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Breaking the rules: Summer camping experiences and the lives of Ontario children growing up with polio in the 1940s and 1950s

Shanouda, F., Yoshida, K. K. and Ferguson, S. (2017). Breaking the rules: Summer camping experiences and the lives of Ontario children growing up with polio in the 1940s and 1950s. In: Haynes, R., Brown, I. and Hansen, N. E. (Eds.), The Routledge History of Disability. (pp. 455-484). London, UK: Routledge. ISBN 1351774034

Abstract

This chapter presents an analysis from a critical disability studies history framework developed for a research project. It discusses how the research was conducted using an oral history method and how the analysis was produced. Oral history narratives of individuals living with polio are viewed as the most appropriate and important way to learn about and understand the meaning of polio for Canadians during the time period of 1927–1957. The chapter provides a historical backdrop to describe the development of some Ontario Society for Crippled Children (OSCC) camps, the philosophic basis for the camps, and the intended goals of the camping program. It deconstructs the philosophy of the OSCC, and presents some overarching themes. Each of the themes illustrates an aspect of the ableist dominant view of disability in relation to understandings of disabled children's lives at that time. The chapter introduces the counter narratives of the participants who attended these camps and their everyday lived experiences.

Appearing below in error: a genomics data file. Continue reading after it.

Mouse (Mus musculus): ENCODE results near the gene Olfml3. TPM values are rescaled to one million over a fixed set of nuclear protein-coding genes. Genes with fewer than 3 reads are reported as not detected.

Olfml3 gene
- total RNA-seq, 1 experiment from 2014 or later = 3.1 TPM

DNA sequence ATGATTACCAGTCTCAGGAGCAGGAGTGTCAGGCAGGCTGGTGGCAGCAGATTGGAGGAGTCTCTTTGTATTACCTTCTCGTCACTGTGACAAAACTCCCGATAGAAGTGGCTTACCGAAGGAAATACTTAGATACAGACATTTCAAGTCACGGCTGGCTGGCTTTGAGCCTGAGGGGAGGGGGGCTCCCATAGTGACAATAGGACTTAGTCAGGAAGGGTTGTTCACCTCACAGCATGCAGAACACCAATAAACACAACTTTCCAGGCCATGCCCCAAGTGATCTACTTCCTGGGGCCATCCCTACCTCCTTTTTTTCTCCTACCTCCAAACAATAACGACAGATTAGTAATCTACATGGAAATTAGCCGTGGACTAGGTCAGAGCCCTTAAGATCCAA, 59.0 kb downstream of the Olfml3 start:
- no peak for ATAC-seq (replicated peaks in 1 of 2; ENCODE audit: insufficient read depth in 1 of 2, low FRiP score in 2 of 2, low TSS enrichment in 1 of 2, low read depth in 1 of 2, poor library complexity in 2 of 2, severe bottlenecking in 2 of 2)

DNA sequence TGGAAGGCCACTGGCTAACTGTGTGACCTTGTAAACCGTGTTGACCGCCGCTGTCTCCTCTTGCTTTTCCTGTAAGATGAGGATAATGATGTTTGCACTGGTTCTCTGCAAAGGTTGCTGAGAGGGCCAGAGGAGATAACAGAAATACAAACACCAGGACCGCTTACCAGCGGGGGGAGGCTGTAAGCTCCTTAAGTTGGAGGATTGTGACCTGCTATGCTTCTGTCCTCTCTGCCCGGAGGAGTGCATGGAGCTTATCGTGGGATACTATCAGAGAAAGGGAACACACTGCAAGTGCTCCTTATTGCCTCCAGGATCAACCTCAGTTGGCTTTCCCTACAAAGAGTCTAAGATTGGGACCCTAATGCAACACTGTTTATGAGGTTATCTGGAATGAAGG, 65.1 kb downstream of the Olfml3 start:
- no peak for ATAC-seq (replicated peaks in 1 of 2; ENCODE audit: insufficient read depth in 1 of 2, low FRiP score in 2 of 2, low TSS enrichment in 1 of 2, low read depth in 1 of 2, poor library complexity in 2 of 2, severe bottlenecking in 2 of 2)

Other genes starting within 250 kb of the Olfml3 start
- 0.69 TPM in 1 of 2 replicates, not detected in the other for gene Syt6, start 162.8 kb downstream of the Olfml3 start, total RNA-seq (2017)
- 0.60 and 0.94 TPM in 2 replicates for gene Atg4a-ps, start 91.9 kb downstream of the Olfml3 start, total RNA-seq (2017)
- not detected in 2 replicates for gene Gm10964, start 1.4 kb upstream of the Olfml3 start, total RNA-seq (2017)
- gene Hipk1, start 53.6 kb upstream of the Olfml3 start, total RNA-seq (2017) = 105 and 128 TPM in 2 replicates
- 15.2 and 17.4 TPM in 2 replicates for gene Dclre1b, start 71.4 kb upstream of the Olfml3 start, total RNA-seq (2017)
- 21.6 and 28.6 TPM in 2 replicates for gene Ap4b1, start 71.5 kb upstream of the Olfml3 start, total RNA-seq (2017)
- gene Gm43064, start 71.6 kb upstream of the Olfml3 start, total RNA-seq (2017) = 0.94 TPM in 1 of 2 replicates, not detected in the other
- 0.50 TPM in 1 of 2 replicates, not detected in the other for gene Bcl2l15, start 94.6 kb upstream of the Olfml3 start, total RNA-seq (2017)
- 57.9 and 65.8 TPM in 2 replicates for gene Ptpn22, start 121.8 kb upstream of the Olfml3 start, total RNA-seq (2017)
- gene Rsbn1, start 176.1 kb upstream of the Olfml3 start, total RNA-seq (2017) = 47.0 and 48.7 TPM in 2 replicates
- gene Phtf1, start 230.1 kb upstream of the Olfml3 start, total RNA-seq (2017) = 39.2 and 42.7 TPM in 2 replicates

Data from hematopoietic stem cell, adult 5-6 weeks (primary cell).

Publication Type: Book Section
Additional Information: This is an Accepted Manuscript of a book chapter published by Routledge in The Routledge History of Disability on 25 October 2017, available online: http://www.routledge.com/10.1201/9781315198781.
Subjects: R Medicine > RC Internal medicine
R Medicine > RJ Pediatrics
Departments: School of Health Sciences
URI: https://openaccess.city.ac.uk/id/eprint/23476
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